Postoperative

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PROSPECT Recommendations

  • Postoperative COX-2-selective inhibitors are recommended based on their analgesic efficacy (grade A)
  • Since pre-/intra-operative local anaesthetic infiltration techniques provide sufficient analgesia in the immediate postoperative period (grade A), COX-2-selective inhibitors can be initiated orally in the early (1-3 hours) postoperative period
  • COX-2-selective inhibitors may be preferred to conventional NSAIDs in the peri-operative setting, in patients who have an increased risk of bleeding, or who are at risk of gastroduodenal ulcer/erosion (grade B)
  • The use of COX-2-selective inhibitors should depend upon assessment of individual patient risks (cardiovascular morbidity, actual or recent gastroduodenal ulcer history, renal function and hepatic function [grade B] or aspirin-sensitive asthma [grade D])

Clinical Practice

  • Rofecoxib has been withdrawn from the market, and marketing of valdecoxib has been suspended in most countries

Transferable Evidence from Other Procedures

  • COX-2-selective inhibitors provide similar postoperative analgesia to conventional NSAIDs Rømsing et al 2004
  • Randomised endoscopic trials in healthy volunteers have shown that COX-2-selective inhibitors are associated with a lower incidence of upper gastrointestinal ulceration compared with conventional NSAIDs for short-term use Harris et al 2001
  • Studies in healthy volunteers demonstrated that COX-2-selective inhibitors had no effect on platelet aggregation Greenberg et al 2000
  • Clinical studies investigating the response to oral challenge with COX-2-selective inhibitors in patients with aspirin-induced asthma have demonstrated that COX-2-selective inhibitors do not have an effect on respiratory function Bavbek et al 2004
  • A study to assess the safety of the COX-2-selective inhibitors parecoxib and valdecoxib following noncardiac general surgery (including gastrointestinal, orthopaedic, gynaecological, urological, and thoracic surgeries) showed no difference in the incidence of cardiovascular thromboembolic events, renal dysfunction/failure, gastrointestinal ulcer complications, and surgical wound-healing complications, compared with placebo (n=1062) (in press, Anesthesiology)
  • Two clinical trials showed that in patients who had undergone CABG surgery, COX-2-selective inhibitors (valdecoxib and parecoxib) were associated with a higher rate of serious cardiovascular thromboembolic events (including myocardial infarction) compared with placebo Nussmeier et al 2005
  • Hypersensitivity reactions and serious skin reactions (e.g. toxic epidermal necrolysis, Stevens-Johnson syndrome, and erythema multiforme) can occur with all COX-2-selective inhibitors. Serious skin reactions have been reported in association with valdecoxib at a higher rate than with other COX-2-selective agents EMEA 2004a
  • Conventional NSAIDs and COX-2-selective inhibitors have been associated with an increased risk of transient hepatotoxicity. Cases of acute hepatic failure have also been reported. Elderly females, with autoimmune disease, and taking other potentially hepatotoxic drugs, may be most susceptible O'Connor et al 2003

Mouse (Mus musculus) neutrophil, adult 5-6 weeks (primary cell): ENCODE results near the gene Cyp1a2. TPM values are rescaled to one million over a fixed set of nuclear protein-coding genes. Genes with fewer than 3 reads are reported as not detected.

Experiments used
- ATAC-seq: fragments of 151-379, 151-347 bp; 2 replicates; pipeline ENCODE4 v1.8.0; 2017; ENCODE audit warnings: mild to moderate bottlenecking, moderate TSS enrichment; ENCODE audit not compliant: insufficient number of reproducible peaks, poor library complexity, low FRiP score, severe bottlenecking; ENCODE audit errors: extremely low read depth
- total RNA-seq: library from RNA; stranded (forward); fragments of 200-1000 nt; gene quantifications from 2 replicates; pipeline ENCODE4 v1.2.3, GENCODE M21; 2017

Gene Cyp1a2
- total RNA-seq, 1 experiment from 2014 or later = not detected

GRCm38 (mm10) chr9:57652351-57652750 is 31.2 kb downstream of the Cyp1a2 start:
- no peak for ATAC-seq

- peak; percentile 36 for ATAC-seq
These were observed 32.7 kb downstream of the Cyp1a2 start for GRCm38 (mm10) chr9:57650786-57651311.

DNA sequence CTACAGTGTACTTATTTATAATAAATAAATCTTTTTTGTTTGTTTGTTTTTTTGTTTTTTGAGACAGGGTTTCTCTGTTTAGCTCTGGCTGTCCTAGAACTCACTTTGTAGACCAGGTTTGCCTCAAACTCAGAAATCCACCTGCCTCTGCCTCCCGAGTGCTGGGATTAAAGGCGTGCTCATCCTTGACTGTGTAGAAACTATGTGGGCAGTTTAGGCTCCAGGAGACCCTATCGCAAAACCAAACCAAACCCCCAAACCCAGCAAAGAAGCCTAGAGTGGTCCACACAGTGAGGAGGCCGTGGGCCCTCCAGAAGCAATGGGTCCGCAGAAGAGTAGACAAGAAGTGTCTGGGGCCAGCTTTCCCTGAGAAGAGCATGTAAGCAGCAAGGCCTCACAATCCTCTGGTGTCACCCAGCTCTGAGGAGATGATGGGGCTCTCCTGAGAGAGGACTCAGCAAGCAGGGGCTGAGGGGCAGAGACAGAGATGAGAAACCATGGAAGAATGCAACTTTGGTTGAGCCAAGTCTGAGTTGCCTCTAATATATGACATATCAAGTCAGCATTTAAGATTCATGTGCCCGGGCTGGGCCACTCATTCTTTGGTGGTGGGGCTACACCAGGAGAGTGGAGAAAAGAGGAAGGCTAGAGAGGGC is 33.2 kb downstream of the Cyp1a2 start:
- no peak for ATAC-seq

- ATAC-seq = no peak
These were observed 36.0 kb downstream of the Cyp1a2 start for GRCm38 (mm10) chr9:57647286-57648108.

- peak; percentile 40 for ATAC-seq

• Short-term use of COX-2-selective inhibitors or conventional NSAIDs can increase the risk of transient renal impairment, especially in patients with existing renal dysfunction, and both types of agent have been associated with cases of acute renal failure in high-risk patients Cheng et al 2004
  • COX-2-selective inhibitors and conventional NSAIDs may elevate blood pressure, particularly in hypertensive patients receiving antihypertensive medication Cheng et al 2004
  • Although there is some concern that COX-2-selective inhibitors may impair wound healing, evidence from animal and clinical studies is conflicting Blomme et al 2003

Herniorraphy-Specific Evidence - Study information

  • Oral rofecoxib administered pre- plus postoperatively significantly reduced postoperative pain scores, compared with placebo, at rest at 1 h (p<0.05) but there was no benefit at 30 min or at the time of first analgesic request (n=60) Ma et al 2004
  • Oral rofecoxib administered pre- plus postoperatively significantly reduced requirements for supplementary hydromorphone in the PACU (p<0.05) (n=60) Ma et al 2004
  • Oral rofecoxib administered pre- plus postoperatively did not significantly reduce the incidence of PONV compared with placebo (n=60) Ma et al 2004

PROSPECT Recommendations

  • Postoperative conventional NSAIDs are recommended based on their analgesic efficacy (grade A)
  • Since pre-/intra-operative local anaesthetic infiltration techniques provide sufficient analgesia in the immediate postoperative period (grade A), conventional NSAIDs can be initiated orally in the early (1-3 hours) postoperative period
  • Conventional NSAIDs are not recommended in patients who have an increased risk of bleeding, or who are at risk of gastroduodenal ulcer/erosion (grade B)
  • The use of conventional NSAIDs should depend upon assessment of individual patient risks (bleeding complications, cardiovascular morbidity, actual or recent gastroduodenal ulcer history, aspirin-sensitive asthma, renal function and hepatic function) (grade B)

Clinical Practice

  • [None cited]

Transferable Evidence from Other Procedures

  • Conventional NSAIDs have proven analgesic efficacy in a variety of surgical procedures Barden et al 2004
  • One randomised trial in patients undergoing transurethral prostatectomy showed that diclofenac did not affect total blood loss compared with placebo Bricker et al 1987
  • Randomised endoscopic trials in healthy volunteers have shown that COX-2-selective inhibitors are associated with a lower incidence of upper gastrointestinal ulceration compared with conventional NSAIDs for short-term use Harris et al 2001
  • Randomised trials in healthy volunteers showed that conventional NSAIDs (ketorolac, naproxen or diclofenac) reduced the platelet aggregation response compared with placebo; ketorolac and naproxen also prolonged bleeding time compared with placebo Greer et al 1999
  • Meta-analyses of randomised, controlled trials showed that peri-operative conventional NSAIDs increased the risk of postoperative bleeding requiring treatment and/or the risk of re-operation for haemostasis after tonsillectomy compared with controls Marret et al 2003